Keywords: oil exporting countries, oil revenues, panel cointegration
    JEL: F43 O53 Q30 C33
    Date: 2014–03
  8. By: Marek Dabrowski
    Abstract: The current fiscal imbalances and fragilities in the Southern and Eastern Mediterranean countries (SEMC) are the result of decades of instability, but have become more visible since 2008, when a combination of adverse economic and political shocks (the global and European financial crises, Arab Spring) hit the region. In an environment of slower growth and higher public expenditure pressures, fiscal deficits and public debts have increased rapidly. This has led to the deterioration of current accounts, a depletion of official reserves, the depreciation of some currencies and higher inflationary pressure. To avoid the danger of public debt and a balance-of-payment crisis, comprehensive economic reforms, including fiscal adjustment, are urgently needed. These reforms should involve eliminating energy and food subsidies and replacing them with targeted social assistance, reducing the oversized public administration and privatizing public sector enterprises, improving the business climate, increasing trade and investment openness, and sector diversification. The SEMC may also benefit from a peace dividend if the numerous internal and regional conflicts are resolved. However, the success of economic reforms will depend on the results of the political transition, i.e., the ability to build stable democratic regimes which can resist populist temptations and rally political support for more rational economic policies.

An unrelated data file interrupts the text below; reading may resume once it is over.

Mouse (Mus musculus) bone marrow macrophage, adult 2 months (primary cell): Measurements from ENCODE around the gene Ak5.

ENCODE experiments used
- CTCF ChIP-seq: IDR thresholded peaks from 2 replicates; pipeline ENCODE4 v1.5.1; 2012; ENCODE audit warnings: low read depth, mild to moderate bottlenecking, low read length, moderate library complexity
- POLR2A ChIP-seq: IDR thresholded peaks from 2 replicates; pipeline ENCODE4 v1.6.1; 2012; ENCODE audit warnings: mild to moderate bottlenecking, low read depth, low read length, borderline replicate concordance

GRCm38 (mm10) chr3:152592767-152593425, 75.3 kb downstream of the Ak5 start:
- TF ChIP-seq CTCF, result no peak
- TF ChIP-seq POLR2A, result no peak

Keywords: Southern and Eastern Mediterranean, fiscal policy, macroeconomic policy, energy and food subsidies, Arab Spring, Arab transition
    JEL: E62 E63 H24 H56 H62 H63
    Date: 2014–04
  9. By: María D. Parra (Department of Economics, Universitat Jaume I, Castellón, Spain); Inmaculada Martínez-Zarzoso (Instituto de Economía Internacional, Universidad Jaume I, Castellón, Spain and Department of Economics, Georg-August Universitaet Goettingen, Göttingen, German)
    Abstract: This paper aims at exploring the links between firms’ exporting and importing activities in Egyptian firms. With this aim, a panel dataset of 554 Egyptian manufacturing firms that contains yearly data over the period from 2003 to 2007 is used to estimate the probability of exporting /importing. According to the related literature a complementarity gain is generated when firms are involved in both activities because then they are able to internalize the common fixed costs to access a given foreign market (e.g. Kashara and Lapham, 2013). Stylized facts indicate that firms that start exporting or importing are more likely to become two-traders. The purpose of our research is to better understand this relationship in Egypt, which is the most populated and economically influential country in the Middle East. The main results show a high degree of hysteresis on past international activity, where past experience still most important to determine the continuance in the same activity and we achieve that Egyptian firm’s face to higher sunk cost of imported intermediates than sunk cost faced to sell their products in foreign markets.